1:2 We can tell she's meditating, like the narrator says, because she's sitting in the lotus position.
11:1 Brenda appeared briefly in ST #70 and #72 and is a consultant for John Constantine. She's a Native American who can make some predictions of the future by the mystical study of animal entrails.
David Peattie assures me that "As someone who has faithfully read all Batman titles from 1973 onward" he can safely say that the character Macky has never appeared before.
11:5 The correct spelling is "Hyphomycetes". Webster's dictionary describes it as "One of the great division of fungi, containing those species which have naked spores borne on free or only fasciculate threads."
Entomophthora means "insect destroyer." One breed of this fungus infects flies, filling the body with spores until the body bursts. Before the host dies, it flies to a high location. Click here for a disgusting photo from George Barron's Website on Fungi. Or an even grosser shot from www.doctorfungus.org.
Dr. Huntoon met Batman at Arkham in SWAMP THING #66.
13:4 This is Dr. Lucas' first and only appearance, as far as I know. Does anyone else know?
13:5 Batman delivered Killer Croc to Arkham Asylum with some difficulty in SWAMP THING #66.
14:1 Woodrue joined the short lived NEW GUARDIANS during the MILLENNIUM mini-series crossover event in 1987.
15:6 SANDMAN author Neil Gaiman showed the danger of Ivy's touch in SECRET ORIGINS #36 (1989).
16:2 S.T.A.R. Labs ("Science and Technology Advanced Research") first appeared in SUPERMAN #246 in 1971, has been referred to in many DC comics series since.
"Tri-Skulan" is a joke reference to Tom Skulan. See note below for page 23, panel 4 for more info.
"Wheelock Neuro-Optics" is a joke reference to comics creator James Wheelock. Artist Steve Bissette wrote in Alan Moore: Portrait of an Extraordinary Gentleman that he thanks Wheelock for his ideas for the issue #45 story. His name also appears on a tombstone in issue #42
16:4 Batman fought to defend Gotham City from ST in SWAMP THING#53.
18:1 ST killed a number of DDI agents in SWAMP THING#63 who were responsible for ejecting him into space in SWAMP THING#53.
18:4 Bullock appeared in SWAMP THING#51 -53 and attended ST's funeral in #55.
19:4 "Attack of the Mushroom People" was a 1963 Japanese film (by the director of the original "Godzilla") about a fungus that turns people into monsters. (See poster at right.) WATCH VIDEO. More on this below.
19:5 These signs are not written in real Chinese, are they? It looks like gibberish?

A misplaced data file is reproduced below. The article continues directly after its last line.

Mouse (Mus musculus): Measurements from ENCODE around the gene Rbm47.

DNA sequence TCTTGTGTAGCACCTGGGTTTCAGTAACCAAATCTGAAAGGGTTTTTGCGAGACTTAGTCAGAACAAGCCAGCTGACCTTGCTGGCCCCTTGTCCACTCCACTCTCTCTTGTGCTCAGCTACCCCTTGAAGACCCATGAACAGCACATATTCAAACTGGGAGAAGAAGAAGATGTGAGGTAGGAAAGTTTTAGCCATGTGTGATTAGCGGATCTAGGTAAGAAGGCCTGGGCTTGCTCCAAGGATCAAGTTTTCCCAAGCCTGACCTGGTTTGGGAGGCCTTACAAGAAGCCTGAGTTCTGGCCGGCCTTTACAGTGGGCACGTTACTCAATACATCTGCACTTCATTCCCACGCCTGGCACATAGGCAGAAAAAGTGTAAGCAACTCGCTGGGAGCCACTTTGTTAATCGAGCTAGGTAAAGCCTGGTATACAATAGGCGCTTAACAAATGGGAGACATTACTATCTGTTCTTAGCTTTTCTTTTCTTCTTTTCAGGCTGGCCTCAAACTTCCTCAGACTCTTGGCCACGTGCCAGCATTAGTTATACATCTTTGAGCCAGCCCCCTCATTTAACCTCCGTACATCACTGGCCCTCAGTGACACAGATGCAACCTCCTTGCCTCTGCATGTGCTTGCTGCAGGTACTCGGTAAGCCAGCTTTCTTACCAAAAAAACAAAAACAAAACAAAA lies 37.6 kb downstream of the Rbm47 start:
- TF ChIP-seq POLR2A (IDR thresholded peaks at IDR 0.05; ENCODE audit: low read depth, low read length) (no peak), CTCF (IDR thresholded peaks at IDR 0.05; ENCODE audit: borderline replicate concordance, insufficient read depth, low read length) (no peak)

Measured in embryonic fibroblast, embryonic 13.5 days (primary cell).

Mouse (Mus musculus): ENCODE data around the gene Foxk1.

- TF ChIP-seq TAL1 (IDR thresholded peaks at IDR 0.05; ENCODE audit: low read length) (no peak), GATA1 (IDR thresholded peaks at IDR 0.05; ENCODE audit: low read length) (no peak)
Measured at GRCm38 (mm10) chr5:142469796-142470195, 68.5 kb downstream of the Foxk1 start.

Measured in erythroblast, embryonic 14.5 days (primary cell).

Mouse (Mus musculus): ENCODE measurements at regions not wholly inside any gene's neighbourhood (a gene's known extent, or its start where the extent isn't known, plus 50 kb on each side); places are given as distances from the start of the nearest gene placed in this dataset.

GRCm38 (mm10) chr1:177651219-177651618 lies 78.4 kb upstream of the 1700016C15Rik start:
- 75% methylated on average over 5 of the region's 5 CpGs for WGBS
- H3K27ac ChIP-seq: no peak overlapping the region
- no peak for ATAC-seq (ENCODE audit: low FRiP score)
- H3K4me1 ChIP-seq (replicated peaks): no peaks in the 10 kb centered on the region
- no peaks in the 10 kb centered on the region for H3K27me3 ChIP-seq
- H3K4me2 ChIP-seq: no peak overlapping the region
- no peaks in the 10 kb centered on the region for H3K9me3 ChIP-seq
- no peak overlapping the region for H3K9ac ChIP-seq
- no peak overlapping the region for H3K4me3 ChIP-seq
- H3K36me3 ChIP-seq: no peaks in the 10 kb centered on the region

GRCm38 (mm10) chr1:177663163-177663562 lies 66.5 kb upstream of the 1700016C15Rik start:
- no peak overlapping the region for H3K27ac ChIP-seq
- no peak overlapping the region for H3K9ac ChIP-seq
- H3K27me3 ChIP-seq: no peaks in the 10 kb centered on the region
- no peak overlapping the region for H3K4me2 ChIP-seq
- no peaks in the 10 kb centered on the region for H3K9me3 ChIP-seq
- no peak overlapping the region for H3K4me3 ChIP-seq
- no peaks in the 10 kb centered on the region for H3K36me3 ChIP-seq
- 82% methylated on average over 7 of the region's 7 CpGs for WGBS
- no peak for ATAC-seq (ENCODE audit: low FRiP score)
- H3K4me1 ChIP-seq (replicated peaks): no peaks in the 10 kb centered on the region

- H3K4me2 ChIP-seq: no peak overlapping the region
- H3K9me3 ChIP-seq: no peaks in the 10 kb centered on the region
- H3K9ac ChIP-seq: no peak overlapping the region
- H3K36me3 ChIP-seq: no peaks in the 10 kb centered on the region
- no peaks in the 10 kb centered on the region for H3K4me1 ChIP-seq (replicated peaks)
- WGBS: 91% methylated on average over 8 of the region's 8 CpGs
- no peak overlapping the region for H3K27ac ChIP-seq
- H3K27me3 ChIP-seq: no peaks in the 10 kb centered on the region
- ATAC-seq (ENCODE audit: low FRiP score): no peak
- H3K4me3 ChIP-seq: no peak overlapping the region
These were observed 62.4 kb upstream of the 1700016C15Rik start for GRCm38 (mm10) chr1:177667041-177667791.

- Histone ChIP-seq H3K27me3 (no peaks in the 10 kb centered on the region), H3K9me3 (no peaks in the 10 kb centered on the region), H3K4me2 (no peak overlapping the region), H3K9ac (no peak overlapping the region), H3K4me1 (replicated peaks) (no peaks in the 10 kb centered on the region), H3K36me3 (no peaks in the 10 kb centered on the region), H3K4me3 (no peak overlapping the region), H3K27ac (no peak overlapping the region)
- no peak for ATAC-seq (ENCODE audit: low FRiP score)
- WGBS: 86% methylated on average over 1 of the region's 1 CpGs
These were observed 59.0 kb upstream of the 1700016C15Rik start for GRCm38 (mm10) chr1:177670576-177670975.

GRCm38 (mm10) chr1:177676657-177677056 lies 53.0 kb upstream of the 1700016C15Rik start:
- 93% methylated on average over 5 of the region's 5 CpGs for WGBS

22:3 First appearance of Ratheau? (whom Chester calls "Rathole")
22:6 There have a been a number of books on "How to Speak Cajun", but I'm not aware of one with this exact title.
23:1 "Coonass" refers to the Cajun people of the southern Louisiana region, and while some are proud of the ethnic slang term others find it offensive.
Uncle Remus, a old plantation slave, is the fictional storyteller of folktales published in the 1880's by a white journalist, Joel Chandler Harris. The tales of Brer Rabbit and friends achieved wider popularity with the 1964 Disney film "Song of the South". [VIDEO SAMPLE]
Many consider the use of southern black dialect as promoting negative stereotypes of blacks.
23:4 Tom Skulan is also mentioned in 16:2. (See factoid box at left)
27:4 Translation: "I think that it is too cold for the catfish." - "Why, no, man. I caught some yesterday."
27:6 "Peepers" are small frogs.
28:5 For infomation on traiteurs, see notes for the backup story below.
32:5 Swampy helped Superman in DC PRESENTS #85. When they meet again in #79, ST seems to have forgotten their earlier meeting.
39:5 "Pocketful Of Miracles" (1961) starred Glenn Ford as a gangster who makes a lady out of street peddler "Apple Annie" (Bette Davis). [WATCH VIDEO]
40:3 "Matango, Fungus of Terror" is the alternate title for the film "Attack of the Mushroom People", mentioned earlier. (It is sometimes misspelled "Mantango")
Comment: For some reason Matango and "The Grey" (as opposed to ST's realm of "The Green") don't show up in any issues for a while after this, until SWAMP THING #90. It was eventually explained that Matango was a primordial fungus-based earth elemental who was corrupted by "The Grey".
"Traiteur" (8 pages)
Writer: Steve Bissette
Artist: Mike Hoffman
Colorist: Tatjana Wood
Letterer: Bob Pinaha
Editor: Karen Berger
2:1 "Traiteur" is French for delicatessen, but here it literally means "treater". Traditional Cajun traiteurs treat people in their community for illnesses. Although home remedies may be used, the focus is healing through secret prayers. While prayers may be done from a distance or over the phone, they are considered most effective with physical contact and especially should not be separated from the patient by a body of water. Some believe that once a traiteur passes on their secrets to their successor, they lose the ability themselves. Traiteurs therefore usually pass on their title and knowledge on their deathbed.
2:3 LaBostrie first appeared in SWAMP THING #64.
3:3 "Chauve-souris" is French for "bat".
3:4 "Promesse-moi" means "promise me".
4:1 "Fais Do-Do" means "go to sleep" in Cajun French. It is also the word for a traditional Cajun community dance.
4:2 "Araignée" is French for "spider".
5:2 "Pére" is French for "father".
5:4 "Pour moi" is French for "for me."
COMMENT: This issue was published between SWAMP THING #76 and SWAMP THING #77, although the story may not take place in that order, since no mention is made of the rather important events happening in the monthly series.
COMMENT: In late 2006, DC Comics collected issues 77-81 and ANNUAL #3 in the trade book "Swamp Thing: Infernal Triangles". This is odd, because that annual did not come out near the time of issues 77-81. ANNUAL #4 has not be reprinted in a trade paperback.